The wailing and gnashing of teeth in American industry over President Bush's clean-air proposals is more passionate and pervasive than any I've heard in 20 years of following environmental legislation. It was pure shock, the sudden realization that none of industry's best arguments and most elaborate presentations to the President did any good. Nor did the support of most of Bush's White House team. OMB Director Dick Darman got the press spotlight for his futile attempts to impress George Bush with the zany cost/benefit ratios of these plans to purify tailpipes and smokestacks. There are some elements of the plan, we hear, that run as high as $100,000 per ton against standard EPA ceiling of $2,000 per ton. But as far as I can tell almost the entire senior staff was also astonished at the colossal pile of mandated costs the President has hurled at American business, far greater than anything they could have imagined of Michael Dukakis. EPA Director William K. Reilly took the bows for the alternative fuel decision the Energy Department figures will cost $40 billion. But I'm told even Reilly figured he'd be happy to get a pilot plant in the package, given the awesome environmental problems posed by methanol, let alone the ultimate cost to the consumer. It's true that White House counsel Boyden Gray is almost religious in his methanol worship, making sure he got fellow devotees spotted at EPA under Reilly. But we can't stick this on Boyden when he had arrayed against him Vice President Quayle, John Sununu, Michael Boskin, and on down the line. This is pure early Bush, the Connecticut Bush, the Yale Bush confusing conservationism with environmentalism. The environmentalist lobby predictably put out statements that Bush did not go far enough, but I heard of astonishment from some of them at the breadth of his proposals.
An auto executive, limp with frustration, told me the industry can only now hope that the ideas crash of their own weight and impracticality. An oil-industry executive with years of experience in dealing with Beltway politics ran up and down a register of hysteria in a sputtering telephone call. He felt they'd been jollied along in the process and then sandbagged. "I'm sick over this, just sick. The ramifications on the economy are likely to be far worse than anything we'd get from the budget or taxes."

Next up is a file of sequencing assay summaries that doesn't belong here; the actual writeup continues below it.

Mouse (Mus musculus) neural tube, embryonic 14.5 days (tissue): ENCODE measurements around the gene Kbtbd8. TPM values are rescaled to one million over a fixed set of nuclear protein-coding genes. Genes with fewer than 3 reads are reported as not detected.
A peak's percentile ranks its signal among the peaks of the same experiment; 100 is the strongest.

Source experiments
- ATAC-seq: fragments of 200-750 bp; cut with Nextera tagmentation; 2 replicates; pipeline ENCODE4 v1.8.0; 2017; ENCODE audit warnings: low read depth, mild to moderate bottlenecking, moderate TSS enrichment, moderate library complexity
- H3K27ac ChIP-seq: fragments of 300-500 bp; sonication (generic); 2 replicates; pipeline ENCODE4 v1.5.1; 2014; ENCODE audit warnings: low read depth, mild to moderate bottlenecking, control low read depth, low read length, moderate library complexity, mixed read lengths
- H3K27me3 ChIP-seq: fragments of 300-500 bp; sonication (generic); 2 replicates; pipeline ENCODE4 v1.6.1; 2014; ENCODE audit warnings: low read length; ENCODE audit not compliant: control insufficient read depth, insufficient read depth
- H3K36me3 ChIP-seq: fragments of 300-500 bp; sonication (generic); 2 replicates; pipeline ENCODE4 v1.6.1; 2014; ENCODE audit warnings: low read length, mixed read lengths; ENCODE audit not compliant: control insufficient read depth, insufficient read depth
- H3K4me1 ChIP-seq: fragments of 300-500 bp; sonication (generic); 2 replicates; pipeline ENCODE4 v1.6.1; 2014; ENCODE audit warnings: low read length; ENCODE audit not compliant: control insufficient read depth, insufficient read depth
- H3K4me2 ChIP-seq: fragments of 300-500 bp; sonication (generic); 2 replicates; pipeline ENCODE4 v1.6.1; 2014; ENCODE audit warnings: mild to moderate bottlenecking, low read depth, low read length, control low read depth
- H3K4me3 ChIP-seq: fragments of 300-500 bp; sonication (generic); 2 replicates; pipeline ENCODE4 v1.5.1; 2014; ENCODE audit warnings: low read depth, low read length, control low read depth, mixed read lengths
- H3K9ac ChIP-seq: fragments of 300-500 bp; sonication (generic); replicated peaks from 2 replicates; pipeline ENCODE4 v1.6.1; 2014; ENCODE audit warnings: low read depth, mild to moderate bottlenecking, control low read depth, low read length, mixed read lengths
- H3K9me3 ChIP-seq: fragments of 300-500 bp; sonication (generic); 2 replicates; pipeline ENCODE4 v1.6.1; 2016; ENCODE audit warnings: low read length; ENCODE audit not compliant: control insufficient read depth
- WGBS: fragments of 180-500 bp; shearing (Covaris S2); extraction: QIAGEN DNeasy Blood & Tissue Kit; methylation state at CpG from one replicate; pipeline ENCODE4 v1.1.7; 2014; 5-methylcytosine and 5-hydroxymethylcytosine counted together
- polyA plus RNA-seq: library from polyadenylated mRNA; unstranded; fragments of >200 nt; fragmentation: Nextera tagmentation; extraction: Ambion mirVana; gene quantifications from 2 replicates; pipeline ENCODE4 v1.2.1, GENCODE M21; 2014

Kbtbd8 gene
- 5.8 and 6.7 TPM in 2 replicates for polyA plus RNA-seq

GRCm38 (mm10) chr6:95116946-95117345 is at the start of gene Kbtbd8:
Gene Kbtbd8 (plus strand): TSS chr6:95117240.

Now we'll see what the industry PACs will get for the millions they've pumped into the re-election campaigns of congressional Democrats. Surely some of these proposals will be scaled back, but one never knows. A summit meeting of industrialists is already being arranged for next week in Washington, to assess damage and figure out some sort of united front. There are already accusations within industry groups-about sellouts and deals, individual companies and trade associations worrying the environmental lobby can have a picnic playing one off against the other on Capitol Hill, knowing the White House is in the bag.
Well, as we've been saying, there's a Texas Bush and a Yankee Bush, a supply-side Bush and a Keynesian Bush, an entrepreneurial Bush and a corporativist Bush. We've been pleasantly surprised to find him a no-holds-barred, capital-gains-cut Growth Bush. Now we find a no-holds-barred environmentalist Bush.
Somehow it will all sort itself out. If the Democrats give Bush everything he's asked for, the voters will have no choice but to elect more Republicans to Congress to undo the damage, as they did in 1966 after two years of manic Great Society legislation by a kinder and gentler LBJ and a liberal Democratic Congress. In fact, it was in that big 1966 GOP class that young George Bush was elected as a freshman Republican from Houston. Washington is getting more interesting by the minute.